Stress change may provide clues to possible eruption locations 27 September 2010Posted by admin in Africa, current research, Ethiopia, geoscience, volcano monitoring, volcanology.
It’s all rifts, dykes and magmatic intrusions at Nature Geoscience right now. Along with the paper by Pallister et al on the Saudi quake swarms of 2009, the journal is hosting advanced online publication of a paper on a recent episode of dyke emplacement in the Afar region of north-eastern Africa: ‘Stress transfer between thirteen successive dyke intrusions in Ethiopia‘, by Ian J. Hamling et al.
The study looks at the emplacement of thirteen magmatic dykes in north-eastern Ethiopia between 2006 and 2009. A rift zone produced by the spreading boundary between the African and Arabian plates runs through this region; most such rift zones are situated on the ocean floor, so this remote area provides a valuable opportunity to study the processes associated with spreading plate boundaries without getting one’s feet wet. A team led by Ian Hamling of Leeds University measured changes in ground tension associated with each successive dyke emplacement, and found that subsequent eruptions were most likely in locations where the tension had been increased. Although the initial level of stress along a rift zone that becomes active is unknown, measurements of stress transfer will reveal whether eruptions in one location cause compressive stress change (clamping) or tensile stress change (unclamping) elsewhere. New dyking would be expected in locations subject to unclamping – in other words, where the ground has been stretched and is under increased tension – and the study shows that such is indeed the case: ‘the mean percentage of opening in unclamped sections of the rift has been 70%, with seven of 12 dykes having over 75% of their opening in regions unclamped by the previous intrusion’. The study concludes: ‘This result indicates that the stress change, induced by a new dyke, is a controlling factor on the location of future events and should therefore be incorporated into routine volcanic hazard monitoring’.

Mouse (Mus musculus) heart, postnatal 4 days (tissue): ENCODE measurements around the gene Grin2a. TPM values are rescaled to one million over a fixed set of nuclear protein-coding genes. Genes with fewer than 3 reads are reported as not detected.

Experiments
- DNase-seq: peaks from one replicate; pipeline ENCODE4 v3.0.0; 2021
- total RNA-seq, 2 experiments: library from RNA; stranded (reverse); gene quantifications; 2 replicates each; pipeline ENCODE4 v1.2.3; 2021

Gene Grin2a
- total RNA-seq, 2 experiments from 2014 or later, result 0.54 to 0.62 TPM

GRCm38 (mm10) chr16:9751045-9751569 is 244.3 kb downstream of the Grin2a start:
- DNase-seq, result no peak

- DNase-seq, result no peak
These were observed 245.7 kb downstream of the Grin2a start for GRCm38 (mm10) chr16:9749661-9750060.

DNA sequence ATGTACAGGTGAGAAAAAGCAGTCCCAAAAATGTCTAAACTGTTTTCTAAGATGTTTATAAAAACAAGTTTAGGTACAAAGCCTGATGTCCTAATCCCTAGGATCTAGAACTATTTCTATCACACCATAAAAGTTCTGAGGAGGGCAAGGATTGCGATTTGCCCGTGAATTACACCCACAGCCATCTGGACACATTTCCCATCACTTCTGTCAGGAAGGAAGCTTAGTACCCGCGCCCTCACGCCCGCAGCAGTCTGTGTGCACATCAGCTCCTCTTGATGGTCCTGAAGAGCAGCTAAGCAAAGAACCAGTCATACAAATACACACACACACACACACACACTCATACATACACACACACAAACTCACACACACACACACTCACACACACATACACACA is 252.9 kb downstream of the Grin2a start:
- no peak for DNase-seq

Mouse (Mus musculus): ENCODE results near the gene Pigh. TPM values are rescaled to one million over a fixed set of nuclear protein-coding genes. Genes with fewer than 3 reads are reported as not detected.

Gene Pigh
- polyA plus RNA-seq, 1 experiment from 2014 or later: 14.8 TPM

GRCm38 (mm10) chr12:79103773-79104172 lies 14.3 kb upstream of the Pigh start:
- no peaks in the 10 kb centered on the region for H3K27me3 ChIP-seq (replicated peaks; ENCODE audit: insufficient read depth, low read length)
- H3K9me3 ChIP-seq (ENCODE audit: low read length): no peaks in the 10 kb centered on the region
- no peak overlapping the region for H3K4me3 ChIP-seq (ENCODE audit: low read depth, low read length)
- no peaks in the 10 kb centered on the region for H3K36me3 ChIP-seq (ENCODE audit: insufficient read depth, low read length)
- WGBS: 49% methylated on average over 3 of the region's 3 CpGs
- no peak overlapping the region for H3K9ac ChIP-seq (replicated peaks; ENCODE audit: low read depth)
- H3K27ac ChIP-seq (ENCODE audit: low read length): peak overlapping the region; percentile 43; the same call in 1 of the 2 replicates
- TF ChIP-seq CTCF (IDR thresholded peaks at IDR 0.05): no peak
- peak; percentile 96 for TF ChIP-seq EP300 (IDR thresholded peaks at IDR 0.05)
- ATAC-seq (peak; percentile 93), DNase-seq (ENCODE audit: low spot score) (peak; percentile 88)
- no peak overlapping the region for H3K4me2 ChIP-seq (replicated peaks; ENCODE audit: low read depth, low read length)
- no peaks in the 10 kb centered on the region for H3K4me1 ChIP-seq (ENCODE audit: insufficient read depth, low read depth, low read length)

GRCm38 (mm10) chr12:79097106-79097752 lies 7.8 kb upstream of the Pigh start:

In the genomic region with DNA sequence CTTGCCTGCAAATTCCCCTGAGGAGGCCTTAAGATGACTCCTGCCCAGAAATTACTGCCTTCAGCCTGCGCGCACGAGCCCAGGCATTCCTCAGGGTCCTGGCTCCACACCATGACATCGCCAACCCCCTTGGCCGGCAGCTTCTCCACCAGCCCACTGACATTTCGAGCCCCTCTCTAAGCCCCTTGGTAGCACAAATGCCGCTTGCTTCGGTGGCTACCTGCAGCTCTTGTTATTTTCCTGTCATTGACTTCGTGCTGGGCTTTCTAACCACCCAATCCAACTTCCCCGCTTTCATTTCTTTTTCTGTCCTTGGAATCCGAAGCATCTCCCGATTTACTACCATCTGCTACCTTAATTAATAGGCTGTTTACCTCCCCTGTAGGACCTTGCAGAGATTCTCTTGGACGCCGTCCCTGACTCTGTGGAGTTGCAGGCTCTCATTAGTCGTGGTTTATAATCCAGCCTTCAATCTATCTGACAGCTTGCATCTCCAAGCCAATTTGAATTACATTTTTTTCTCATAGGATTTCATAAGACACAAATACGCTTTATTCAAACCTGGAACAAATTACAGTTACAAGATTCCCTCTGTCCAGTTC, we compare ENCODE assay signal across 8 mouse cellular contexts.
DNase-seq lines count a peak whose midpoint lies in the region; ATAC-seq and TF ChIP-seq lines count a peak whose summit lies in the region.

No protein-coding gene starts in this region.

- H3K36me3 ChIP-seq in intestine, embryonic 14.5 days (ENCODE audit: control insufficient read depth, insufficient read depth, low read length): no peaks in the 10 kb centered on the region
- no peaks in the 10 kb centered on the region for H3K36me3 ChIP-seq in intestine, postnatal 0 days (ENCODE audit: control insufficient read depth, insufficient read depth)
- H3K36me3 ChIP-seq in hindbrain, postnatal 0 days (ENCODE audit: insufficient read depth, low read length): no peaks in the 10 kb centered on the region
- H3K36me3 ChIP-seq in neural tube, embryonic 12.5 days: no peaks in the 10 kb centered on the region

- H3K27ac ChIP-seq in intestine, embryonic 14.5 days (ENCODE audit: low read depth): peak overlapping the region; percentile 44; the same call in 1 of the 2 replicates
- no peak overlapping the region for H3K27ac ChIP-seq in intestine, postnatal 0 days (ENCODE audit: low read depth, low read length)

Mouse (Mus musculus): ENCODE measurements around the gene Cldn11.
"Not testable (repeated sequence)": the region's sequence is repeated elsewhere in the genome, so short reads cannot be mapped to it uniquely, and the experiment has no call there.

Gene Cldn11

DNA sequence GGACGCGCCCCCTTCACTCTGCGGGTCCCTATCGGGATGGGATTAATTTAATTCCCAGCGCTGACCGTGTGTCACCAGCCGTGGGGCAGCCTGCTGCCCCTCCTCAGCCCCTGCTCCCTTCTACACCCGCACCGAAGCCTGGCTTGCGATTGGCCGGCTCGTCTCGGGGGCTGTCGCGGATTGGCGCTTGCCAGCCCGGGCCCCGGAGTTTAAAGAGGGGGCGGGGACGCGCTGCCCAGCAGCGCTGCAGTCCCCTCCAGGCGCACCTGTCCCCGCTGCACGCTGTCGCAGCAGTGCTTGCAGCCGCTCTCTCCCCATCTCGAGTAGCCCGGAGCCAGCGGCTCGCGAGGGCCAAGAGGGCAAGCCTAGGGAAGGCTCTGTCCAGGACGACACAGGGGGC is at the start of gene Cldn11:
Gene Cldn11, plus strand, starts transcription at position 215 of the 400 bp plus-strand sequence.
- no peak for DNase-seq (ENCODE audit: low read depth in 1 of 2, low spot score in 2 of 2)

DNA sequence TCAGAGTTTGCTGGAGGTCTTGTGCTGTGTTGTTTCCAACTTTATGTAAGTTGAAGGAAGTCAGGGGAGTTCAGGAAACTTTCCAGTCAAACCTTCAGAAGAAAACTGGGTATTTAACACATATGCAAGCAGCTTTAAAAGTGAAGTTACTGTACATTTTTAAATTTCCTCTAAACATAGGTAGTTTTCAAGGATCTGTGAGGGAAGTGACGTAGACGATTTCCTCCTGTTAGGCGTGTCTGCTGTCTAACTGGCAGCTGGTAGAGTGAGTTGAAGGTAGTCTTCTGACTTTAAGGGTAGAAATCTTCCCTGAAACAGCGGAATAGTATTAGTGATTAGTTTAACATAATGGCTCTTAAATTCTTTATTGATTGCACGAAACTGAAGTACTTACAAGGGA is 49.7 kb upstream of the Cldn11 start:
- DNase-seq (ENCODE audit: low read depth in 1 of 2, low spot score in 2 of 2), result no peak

- Ian J. Hamling, Tim J. Wright, Eric Calais, Laura Bennati & Elias Lewi, ‘Stress transfer between thirteen successive dyke intrusions in Ethiopia’, Nature Geoscience, published online: 26 September 2010 | doi:10.1038/ngeo967 [abstract]
Pinpointing where volcanic eruptions could strike – EurekAlert, 26 September 2010